The doctor starts bilevel positive airway pressure, but intubation seems impossible to avoid. Because the patient is confused, his care is discussed with his son, who has not previously been involved. The son wants “everything” done for his father. The respiratory therapist and the house officer who have cared for the patient at former admissions recommend against intubation and suggest a do not resuscitate order based on the patient's previously stated wishes.
Implementing the doctor's role
The first step in preventing overtreatment of terminally ill patients is for both sides to collect and share information. Before doctors try to explain medically reasonable choices, they must listen to and focus on what the patient or family already understands about the patient's condition. Goold and colleagues have assembled some questions for doctors to use in this context, such as “Why have you decided to…?” “What are you hoping we can achieve?” “What do you think [the patient] would want us to accomplish for him/her?” They also encourage doctors to consider what words or phrases they may have used that might be contributing to the conflict—for example, “stopping treatment,” “withdrawing care.”7
Doctors should focus on knowledge about the disease course and its responsiveness to treatment. It is important to clarify the patient's and surrogate's expectations regarding outcomes, resolve misunderstandings, and correct unfounded expectations. Additionally, the patient or surrogate needs to understand the potential side effects of treatment and their prevalence. For example, when discussing cardiopulmonary resuscitation, it is important to explain that ribs may be broken, burns can occur, success is inversely proportional to length of resuscitation, and the likelihood of returning to the former level of functioning may be small. Both short and long term outcomes must be explained. Doctors should make clear that good medical care does not always mean doing everything that is technically possible; in fact, sometimes what is technically possible is clinically inappropriate.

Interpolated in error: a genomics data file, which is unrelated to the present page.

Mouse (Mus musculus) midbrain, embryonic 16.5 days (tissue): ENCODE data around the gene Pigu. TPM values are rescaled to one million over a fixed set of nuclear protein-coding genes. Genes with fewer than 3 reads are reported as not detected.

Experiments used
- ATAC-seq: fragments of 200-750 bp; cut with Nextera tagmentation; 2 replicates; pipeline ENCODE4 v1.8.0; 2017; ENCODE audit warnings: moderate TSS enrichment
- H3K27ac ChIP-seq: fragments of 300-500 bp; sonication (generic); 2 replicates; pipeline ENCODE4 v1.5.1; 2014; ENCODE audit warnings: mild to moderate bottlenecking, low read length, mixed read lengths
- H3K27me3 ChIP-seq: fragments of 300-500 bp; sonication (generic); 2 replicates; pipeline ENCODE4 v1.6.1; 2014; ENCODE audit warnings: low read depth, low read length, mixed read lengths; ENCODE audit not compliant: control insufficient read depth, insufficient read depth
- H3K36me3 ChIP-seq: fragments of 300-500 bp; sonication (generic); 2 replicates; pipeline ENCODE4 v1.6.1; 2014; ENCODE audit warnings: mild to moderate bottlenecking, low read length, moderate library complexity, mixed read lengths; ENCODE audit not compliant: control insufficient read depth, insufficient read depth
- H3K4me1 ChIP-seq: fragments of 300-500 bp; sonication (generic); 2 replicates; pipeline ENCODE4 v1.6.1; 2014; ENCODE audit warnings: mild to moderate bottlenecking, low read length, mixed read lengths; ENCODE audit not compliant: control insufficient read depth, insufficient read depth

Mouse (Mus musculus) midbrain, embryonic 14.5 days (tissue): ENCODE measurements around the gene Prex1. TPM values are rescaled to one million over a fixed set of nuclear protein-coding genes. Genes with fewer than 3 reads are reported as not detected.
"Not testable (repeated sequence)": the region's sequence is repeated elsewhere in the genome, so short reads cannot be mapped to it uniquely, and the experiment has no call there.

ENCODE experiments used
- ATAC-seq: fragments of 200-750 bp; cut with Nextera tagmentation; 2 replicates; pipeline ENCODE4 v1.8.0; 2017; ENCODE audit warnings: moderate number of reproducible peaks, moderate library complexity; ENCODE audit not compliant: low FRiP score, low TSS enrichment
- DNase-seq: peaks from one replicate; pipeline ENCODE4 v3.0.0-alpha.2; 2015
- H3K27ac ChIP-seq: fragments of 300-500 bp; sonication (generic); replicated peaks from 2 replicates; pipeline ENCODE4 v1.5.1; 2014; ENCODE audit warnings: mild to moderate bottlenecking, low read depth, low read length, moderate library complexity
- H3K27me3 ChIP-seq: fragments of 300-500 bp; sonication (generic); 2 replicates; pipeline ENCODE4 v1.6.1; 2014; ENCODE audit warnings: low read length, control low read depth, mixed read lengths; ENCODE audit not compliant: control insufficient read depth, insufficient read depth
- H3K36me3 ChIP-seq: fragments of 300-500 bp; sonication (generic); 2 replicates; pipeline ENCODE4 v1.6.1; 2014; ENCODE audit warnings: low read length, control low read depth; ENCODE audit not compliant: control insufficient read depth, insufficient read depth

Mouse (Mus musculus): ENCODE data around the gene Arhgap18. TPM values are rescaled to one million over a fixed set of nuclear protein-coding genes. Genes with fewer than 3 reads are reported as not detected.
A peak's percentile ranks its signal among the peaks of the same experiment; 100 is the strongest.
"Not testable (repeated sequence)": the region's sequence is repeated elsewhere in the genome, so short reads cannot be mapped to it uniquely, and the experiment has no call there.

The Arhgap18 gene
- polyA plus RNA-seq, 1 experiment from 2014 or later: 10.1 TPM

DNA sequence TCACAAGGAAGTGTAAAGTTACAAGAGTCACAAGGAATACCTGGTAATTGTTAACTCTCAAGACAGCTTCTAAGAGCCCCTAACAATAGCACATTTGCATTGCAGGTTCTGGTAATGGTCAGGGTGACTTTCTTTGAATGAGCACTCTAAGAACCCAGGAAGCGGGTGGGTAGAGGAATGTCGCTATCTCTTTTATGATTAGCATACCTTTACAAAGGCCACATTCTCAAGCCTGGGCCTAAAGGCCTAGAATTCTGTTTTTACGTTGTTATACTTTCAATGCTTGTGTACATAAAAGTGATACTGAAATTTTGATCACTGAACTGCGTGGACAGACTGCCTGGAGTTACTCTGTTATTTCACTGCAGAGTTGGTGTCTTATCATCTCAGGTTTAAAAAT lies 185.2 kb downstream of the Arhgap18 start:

Doctors need to identify what is important to the patient, including any religious beliefs.8 If the patient cannot respond, the doctor must determine from the surrogate what the patient's values and goals might be—the substituted judgment standard.9 Doctors need to remind surrogates that their decisions should be based as much as possible on what the surrogate thinks the patient would want, rather than on what the surrogate wants.
Finally, doctors should, after acknowledging the situation's difficulty, present their expert opinions and not shy away from making recommendations because of a misplaced fear of upsetting the patient or surrogate.10 A surrogate may appreciate such recommendations because they can reduce guilt and the feeling of being solely responsible for the outcome.